The NIFA established an Agricultural Water Security Initiative that supports and coordinates research, education, and extension programs across the country to avoid crisis and conflict over agricultural water use. This Initiative brings together cutting-edge research and innovative education and outreach/extension to focus on critical gaps in addressing the water supply, availability, distribution, and use. These gaps involve improving irrigation efficiency, developing new markets and water management tools, focusing on drought preparedness, developing and implementing rural/urban water reuse technologies and gaining adoption of these technologies, extending agricultural water conservation strategies to the urban sector, and developing water-relevant biotechnologies (Dobrowolski and O'Neill, 2005; see http://www.csrees.usda.gov/nea/nre/in_focus/water_if_security.html).

The following concepts define the NIFA Agricultural Water Security Initiative:

  1. We need to better understand the future of irrigated agriculture in the Nation, including alternatives to irrigated agriculture for a safe, dependable food supply and determining how future climate change and population growth scenarios could affect water supplies and water demands. How will our Nation's agricultural industry respond to increasing competition from other countries?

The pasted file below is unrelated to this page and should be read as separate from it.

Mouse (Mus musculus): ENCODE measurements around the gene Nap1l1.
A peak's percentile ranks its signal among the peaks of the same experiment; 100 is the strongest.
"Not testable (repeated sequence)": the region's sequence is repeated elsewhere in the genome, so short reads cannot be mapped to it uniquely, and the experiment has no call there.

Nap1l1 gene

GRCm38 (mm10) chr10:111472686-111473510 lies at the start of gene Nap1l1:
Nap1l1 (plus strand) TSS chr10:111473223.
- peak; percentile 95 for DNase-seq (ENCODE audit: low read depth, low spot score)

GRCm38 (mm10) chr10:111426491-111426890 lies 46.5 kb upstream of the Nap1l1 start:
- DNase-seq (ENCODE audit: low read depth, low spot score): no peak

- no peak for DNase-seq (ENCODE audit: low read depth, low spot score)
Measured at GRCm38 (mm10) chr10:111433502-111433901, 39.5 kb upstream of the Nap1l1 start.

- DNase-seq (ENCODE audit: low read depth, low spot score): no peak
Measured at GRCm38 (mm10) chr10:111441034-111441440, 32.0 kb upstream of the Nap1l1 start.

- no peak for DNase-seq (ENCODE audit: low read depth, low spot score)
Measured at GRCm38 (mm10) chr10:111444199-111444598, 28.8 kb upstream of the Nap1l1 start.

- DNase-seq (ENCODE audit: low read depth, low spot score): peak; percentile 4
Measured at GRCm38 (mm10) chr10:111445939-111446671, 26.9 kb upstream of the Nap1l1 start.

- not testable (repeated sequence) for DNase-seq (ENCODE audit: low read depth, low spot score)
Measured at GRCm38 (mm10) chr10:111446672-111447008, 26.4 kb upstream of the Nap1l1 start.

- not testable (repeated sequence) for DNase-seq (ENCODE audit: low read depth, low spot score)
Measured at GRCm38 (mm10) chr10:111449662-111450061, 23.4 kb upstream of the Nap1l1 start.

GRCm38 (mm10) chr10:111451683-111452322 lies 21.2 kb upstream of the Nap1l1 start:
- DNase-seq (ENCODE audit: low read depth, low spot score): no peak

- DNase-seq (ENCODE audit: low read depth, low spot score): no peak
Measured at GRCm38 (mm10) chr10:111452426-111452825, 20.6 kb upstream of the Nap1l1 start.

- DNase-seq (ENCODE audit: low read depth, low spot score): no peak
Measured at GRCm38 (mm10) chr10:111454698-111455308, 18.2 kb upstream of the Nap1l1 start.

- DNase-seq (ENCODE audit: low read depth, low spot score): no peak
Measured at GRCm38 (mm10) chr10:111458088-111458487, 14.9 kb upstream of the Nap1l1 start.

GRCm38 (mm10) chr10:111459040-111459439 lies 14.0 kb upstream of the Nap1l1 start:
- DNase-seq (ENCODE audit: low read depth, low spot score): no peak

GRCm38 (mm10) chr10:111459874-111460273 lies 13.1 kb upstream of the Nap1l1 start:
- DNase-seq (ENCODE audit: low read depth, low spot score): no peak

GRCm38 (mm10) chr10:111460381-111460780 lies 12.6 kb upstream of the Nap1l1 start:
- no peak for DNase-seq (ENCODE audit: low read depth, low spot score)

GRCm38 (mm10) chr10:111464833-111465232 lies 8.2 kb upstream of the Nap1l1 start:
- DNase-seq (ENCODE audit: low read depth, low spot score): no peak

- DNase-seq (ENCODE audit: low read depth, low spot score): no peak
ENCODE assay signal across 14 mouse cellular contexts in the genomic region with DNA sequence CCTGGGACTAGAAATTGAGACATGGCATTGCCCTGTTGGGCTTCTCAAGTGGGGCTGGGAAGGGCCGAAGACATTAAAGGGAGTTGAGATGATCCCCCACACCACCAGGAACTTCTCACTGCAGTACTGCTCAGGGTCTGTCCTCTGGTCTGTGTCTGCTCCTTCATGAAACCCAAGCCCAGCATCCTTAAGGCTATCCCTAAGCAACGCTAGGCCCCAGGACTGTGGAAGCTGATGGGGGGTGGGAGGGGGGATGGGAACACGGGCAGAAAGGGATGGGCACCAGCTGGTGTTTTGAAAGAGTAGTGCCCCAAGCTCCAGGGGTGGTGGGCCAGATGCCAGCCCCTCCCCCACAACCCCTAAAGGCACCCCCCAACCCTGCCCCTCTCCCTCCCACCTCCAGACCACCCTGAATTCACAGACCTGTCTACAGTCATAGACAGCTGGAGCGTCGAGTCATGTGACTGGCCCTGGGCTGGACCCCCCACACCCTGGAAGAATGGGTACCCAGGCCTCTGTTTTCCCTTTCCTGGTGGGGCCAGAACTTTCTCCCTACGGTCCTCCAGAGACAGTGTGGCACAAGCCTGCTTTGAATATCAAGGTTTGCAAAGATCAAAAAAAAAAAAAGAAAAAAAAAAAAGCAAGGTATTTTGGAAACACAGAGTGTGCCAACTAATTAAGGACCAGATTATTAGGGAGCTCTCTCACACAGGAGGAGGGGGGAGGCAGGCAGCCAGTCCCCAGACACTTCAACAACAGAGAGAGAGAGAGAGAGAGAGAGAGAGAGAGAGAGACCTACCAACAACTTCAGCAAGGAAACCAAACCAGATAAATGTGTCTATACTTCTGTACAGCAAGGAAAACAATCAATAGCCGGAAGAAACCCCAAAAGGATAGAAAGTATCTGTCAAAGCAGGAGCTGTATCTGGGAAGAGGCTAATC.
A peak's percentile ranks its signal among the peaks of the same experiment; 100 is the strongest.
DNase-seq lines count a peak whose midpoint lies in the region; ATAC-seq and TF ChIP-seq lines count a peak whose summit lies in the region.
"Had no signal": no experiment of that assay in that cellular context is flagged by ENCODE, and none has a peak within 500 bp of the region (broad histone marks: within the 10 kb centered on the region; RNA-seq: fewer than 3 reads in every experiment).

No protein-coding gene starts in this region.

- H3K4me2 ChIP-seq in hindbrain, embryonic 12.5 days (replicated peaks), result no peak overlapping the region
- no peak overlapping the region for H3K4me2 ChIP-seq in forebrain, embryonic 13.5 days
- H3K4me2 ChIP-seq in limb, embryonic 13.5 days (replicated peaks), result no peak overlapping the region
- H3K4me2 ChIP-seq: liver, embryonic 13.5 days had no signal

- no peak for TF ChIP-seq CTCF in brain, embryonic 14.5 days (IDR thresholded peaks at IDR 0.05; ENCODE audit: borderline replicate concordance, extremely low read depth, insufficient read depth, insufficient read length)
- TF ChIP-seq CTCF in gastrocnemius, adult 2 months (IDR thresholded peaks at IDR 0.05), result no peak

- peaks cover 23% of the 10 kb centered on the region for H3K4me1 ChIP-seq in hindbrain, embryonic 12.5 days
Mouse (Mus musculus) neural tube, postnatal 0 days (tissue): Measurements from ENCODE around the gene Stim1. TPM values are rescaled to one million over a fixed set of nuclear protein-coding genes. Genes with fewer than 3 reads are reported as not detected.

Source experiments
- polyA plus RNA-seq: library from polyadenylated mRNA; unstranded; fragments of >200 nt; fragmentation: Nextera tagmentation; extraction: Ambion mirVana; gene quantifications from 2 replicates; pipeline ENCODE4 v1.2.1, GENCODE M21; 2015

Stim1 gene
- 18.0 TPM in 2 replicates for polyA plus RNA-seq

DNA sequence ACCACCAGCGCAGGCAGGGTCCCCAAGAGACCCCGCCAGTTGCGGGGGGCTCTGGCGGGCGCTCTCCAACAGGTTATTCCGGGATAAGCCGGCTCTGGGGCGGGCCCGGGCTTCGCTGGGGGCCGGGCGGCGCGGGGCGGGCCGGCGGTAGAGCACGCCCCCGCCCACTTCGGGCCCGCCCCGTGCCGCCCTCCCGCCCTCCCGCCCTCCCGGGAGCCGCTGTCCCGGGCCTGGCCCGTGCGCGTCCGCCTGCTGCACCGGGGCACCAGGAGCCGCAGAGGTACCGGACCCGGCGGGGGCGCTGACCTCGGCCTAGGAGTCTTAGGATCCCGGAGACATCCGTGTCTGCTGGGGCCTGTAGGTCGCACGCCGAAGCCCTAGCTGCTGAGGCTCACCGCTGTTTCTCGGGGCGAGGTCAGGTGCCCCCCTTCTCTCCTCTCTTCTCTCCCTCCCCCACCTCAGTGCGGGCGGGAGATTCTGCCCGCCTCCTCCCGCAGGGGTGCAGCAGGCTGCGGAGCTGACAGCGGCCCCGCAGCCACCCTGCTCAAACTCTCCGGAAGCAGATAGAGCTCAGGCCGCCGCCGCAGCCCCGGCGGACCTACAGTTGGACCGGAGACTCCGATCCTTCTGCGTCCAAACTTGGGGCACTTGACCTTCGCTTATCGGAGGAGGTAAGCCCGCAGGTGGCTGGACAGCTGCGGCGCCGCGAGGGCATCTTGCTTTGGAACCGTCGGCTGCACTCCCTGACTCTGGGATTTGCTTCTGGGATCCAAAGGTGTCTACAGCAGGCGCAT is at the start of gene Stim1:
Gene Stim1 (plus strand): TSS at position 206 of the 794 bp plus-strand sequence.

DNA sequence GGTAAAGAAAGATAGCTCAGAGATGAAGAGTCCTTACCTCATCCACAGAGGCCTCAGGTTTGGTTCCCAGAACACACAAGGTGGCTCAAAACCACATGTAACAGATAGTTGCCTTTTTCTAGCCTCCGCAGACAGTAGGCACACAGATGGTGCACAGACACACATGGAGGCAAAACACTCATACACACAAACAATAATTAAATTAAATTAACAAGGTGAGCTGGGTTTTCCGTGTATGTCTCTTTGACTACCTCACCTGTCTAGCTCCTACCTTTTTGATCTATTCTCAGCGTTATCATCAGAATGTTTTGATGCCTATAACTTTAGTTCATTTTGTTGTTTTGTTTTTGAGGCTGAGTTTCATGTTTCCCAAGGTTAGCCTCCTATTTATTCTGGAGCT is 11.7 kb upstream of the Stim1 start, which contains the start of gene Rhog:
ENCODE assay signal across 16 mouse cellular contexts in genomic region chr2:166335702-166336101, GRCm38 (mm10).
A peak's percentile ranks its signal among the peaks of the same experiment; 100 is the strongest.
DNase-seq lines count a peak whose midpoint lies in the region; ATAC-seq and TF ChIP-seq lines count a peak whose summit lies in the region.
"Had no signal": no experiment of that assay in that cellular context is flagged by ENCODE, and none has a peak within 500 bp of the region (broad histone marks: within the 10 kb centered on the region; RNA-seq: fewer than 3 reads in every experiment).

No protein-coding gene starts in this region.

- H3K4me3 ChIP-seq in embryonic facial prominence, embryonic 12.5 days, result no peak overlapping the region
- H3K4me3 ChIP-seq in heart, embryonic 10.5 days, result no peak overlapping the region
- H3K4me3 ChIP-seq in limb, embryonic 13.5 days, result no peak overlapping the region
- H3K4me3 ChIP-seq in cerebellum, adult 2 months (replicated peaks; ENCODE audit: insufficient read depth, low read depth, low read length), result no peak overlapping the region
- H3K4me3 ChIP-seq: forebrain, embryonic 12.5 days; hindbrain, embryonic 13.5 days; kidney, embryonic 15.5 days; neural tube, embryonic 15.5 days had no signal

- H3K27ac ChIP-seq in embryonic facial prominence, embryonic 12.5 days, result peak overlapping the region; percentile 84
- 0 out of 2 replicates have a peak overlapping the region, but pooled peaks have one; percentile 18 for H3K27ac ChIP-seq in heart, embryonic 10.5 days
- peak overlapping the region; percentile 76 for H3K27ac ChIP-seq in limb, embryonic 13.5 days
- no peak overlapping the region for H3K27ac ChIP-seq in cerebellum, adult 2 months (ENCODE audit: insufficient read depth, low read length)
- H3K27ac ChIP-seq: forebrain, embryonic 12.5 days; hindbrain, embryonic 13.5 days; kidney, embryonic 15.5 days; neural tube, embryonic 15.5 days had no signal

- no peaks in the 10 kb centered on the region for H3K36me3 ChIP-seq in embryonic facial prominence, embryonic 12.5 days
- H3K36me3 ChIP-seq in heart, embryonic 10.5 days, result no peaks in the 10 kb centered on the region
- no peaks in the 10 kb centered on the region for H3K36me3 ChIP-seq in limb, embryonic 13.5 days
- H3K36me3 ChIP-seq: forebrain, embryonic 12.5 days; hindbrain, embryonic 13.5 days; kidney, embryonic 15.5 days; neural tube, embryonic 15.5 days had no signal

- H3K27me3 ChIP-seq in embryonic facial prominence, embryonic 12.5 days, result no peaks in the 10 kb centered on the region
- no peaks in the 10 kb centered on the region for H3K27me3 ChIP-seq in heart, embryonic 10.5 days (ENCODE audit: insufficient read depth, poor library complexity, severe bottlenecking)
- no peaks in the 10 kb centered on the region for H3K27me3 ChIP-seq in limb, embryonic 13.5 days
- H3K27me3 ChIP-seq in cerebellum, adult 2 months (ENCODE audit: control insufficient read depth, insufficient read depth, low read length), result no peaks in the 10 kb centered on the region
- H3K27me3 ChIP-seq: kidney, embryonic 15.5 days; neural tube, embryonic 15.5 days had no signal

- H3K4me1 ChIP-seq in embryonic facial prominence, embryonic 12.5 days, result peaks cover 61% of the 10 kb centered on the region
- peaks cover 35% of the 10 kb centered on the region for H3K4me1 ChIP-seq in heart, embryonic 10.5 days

2. We need to develop new science and technology focused on widening the array of choices for conserving water at the watershed scale. This new science should evaluate how knowledge, incentives, and policies help to promote appropriate decision-making. We must develop tools, technologies, markets, and practices that promote increased agricultural production while decreasing consumptive water use by agriculture. Ultimately, we need to find ways to help agricultural water districts identify and cope with change such as urbanization and competition for water.

  3. We need to extend and expand current paradigms for water education and extension/outreach. How can education play a role to cultivate effective water management and water policy from the individual to the community and the global level? This new paradigm should explore new strategies to understand behavioral change and how social and economic factors affect decision-making for water resources management.

OPPORTUNITIES IN SPECIALTY AND HORTICULTURAL CROPS

Agricultural water security represents a considerable challenge to the agricultural sector, but it also offers great opportunities to develop a fundamental shift in how the USDA addresses water resource management. Now, more than ever, we must seek “holistic” solutions to water management issues in which agricultural water use is evaluated in the context of energy, environment, community, and other water uses.

The NIFA is focused on three themes that appear to offer the greatest promise for near-term gains in agricultural water security: